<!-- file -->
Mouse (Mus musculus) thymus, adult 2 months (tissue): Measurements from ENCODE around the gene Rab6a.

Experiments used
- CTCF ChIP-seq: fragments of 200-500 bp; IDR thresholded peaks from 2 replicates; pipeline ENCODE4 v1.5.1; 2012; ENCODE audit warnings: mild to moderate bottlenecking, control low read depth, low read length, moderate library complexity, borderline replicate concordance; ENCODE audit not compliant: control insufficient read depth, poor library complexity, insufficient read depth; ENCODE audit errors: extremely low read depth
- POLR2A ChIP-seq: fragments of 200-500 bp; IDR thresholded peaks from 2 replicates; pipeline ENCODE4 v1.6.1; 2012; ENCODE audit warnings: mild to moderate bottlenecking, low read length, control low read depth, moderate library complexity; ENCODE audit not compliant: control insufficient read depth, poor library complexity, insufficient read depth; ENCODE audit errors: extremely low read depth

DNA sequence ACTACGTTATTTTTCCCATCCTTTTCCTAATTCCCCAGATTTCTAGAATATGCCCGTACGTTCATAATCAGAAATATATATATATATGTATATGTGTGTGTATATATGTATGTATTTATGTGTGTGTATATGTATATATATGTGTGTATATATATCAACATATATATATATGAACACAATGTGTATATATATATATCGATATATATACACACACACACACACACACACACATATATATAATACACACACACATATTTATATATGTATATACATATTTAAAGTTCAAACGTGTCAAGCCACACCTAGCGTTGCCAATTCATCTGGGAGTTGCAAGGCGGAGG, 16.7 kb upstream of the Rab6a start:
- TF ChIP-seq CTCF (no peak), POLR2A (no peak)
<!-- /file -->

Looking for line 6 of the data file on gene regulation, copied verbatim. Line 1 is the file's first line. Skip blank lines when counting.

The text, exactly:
- TF ChIP-seq CTCF (no peak), POLR2A (no peak)